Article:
Markets entered 2018 on a strong footing; economic data prints continued to show the global economy in good health, while recently passed tax cuts in the US helped to boost the prospects for US corporates, the economy and inflation expectations. Those tax cuts have seen the corporate rate of tax reduced from 35% to 21% effective this month, and investment expenditure eligible for immediate expensing, thus reducing near-term taxation even further.
January therefore had markets in classic risk-on mode; as global equities moved decisively higher as bond prices fell. Emerging markets and Asia were the stand-out performers; Brent oil rose to around $70bbl during the month, providing a huge boost to energy exporters Brazil and Russia, while dollar softness fuelled the outperformance of Asian equity markets. In the UK, the FTSE 100 and 250 declined as investors shunned Brexit uncertainty.
The positive outlook in the West, however, became less and less surprising to investors and the real highlight was in China, where policy tightening showed signs of slowing down. Interest rates stopped rising and there was an absence of major tightening measures in recent weeks. China has now overtaken the US as the driver of global economic growth, so tightening of financial conditions and a slowing of its economy would be a major headwind to the world’s economic growth momentum.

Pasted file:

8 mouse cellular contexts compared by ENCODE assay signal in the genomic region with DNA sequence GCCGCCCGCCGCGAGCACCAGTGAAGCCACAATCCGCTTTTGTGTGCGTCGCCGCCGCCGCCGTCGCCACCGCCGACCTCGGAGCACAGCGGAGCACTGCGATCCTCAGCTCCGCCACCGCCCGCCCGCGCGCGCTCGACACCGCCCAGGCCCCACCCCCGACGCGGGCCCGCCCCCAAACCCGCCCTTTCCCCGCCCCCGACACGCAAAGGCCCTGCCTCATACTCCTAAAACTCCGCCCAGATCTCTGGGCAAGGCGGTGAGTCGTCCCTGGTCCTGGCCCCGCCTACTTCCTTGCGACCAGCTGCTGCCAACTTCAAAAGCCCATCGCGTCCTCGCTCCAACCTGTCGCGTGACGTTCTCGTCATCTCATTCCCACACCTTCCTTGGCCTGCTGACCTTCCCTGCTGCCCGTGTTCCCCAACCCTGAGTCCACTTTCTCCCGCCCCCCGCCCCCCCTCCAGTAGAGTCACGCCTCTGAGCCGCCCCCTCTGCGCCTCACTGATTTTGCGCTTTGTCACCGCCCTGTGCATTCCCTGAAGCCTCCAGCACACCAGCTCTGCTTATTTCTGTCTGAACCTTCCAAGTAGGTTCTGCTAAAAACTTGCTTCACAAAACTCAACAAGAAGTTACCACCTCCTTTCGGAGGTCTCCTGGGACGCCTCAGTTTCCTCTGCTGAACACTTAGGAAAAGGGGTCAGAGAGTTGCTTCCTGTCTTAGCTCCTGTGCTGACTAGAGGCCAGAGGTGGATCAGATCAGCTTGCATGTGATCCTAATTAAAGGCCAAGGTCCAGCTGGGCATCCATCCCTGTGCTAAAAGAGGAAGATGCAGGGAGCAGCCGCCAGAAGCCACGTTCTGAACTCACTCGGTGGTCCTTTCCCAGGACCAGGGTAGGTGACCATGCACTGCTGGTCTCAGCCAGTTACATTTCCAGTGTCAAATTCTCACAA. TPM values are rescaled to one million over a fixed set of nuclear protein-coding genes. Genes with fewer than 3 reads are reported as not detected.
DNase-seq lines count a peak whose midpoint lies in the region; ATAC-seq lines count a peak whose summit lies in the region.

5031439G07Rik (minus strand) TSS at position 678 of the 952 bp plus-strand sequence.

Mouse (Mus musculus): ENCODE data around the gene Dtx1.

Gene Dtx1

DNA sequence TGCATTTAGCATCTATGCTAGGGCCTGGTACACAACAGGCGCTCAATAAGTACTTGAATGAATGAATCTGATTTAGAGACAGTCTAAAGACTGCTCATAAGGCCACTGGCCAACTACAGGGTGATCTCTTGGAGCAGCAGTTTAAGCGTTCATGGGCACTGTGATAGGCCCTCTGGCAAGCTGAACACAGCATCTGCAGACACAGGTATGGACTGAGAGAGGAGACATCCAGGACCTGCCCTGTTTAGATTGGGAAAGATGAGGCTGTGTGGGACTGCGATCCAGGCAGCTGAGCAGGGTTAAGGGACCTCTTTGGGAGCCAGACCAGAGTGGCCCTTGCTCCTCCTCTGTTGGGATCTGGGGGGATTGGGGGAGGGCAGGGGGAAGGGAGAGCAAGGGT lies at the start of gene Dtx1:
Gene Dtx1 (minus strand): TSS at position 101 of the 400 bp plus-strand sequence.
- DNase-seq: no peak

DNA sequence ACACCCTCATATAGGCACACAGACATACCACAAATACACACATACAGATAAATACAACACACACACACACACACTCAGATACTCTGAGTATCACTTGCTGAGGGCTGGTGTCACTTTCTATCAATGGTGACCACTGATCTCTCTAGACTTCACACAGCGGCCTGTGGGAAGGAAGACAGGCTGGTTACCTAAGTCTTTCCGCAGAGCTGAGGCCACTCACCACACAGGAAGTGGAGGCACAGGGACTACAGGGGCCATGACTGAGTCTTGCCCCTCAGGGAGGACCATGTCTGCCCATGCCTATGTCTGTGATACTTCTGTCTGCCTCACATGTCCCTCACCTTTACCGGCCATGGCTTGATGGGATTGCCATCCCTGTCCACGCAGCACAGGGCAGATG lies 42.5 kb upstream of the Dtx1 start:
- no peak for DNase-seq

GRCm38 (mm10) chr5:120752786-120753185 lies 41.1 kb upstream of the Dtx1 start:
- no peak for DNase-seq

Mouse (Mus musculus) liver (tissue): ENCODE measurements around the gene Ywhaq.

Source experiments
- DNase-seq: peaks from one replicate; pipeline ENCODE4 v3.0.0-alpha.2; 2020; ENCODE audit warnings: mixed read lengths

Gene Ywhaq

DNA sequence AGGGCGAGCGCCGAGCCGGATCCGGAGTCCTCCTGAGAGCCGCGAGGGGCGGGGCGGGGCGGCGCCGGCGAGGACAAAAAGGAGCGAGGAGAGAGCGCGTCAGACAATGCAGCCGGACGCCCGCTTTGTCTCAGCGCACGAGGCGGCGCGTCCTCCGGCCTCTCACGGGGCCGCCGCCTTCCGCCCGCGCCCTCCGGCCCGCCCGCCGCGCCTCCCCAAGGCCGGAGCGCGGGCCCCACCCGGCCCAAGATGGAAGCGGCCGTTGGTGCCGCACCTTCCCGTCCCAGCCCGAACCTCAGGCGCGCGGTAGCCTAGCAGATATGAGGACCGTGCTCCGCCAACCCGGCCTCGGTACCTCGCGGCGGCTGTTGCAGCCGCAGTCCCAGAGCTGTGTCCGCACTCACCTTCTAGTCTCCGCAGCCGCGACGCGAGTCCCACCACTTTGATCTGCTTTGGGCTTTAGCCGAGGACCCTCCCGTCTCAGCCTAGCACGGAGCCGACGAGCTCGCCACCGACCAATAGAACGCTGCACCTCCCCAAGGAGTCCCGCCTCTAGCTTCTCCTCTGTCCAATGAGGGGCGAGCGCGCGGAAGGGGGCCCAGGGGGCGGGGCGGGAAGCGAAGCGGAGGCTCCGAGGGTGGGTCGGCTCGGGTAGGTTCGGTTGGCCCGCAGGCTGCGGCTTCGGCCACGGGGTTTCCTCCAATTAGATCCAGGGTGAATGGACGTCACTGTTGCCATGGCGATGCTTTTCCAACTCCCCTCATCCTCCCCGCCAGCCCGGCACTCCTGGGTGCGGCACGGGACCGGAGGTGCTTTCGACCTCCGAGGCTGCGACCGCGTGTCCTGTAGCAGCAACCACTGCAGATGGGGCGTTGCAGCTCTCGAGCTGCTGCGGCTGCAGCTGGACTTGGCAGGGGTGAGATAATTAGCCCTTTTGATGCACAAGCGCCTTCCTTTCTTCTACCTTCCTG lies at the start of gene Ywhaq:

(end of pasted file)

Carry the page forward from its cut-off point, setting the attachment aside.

Following very strong performance from equity markets and a changing direction in yields, we are closely watching the progression of inflation and monetary policy. At this juncture however, equities remain more attractive than bonds and we continue to prefer the US where the quality of corporate earnings is high and supported by an already strong economy that stands to benefit from the fiscal tailwind taking effect this year.
Anna Haugaard, CFA
The value of investments can fall and you may get back less than you invested.
If you invest in currencies other than your own, fluctuations in currency value will mean that the value of your investment will move independently of the underlying asset.
The opinions expressed in this document are not necessarily the views held throughout Brewin Dolphin Ltd.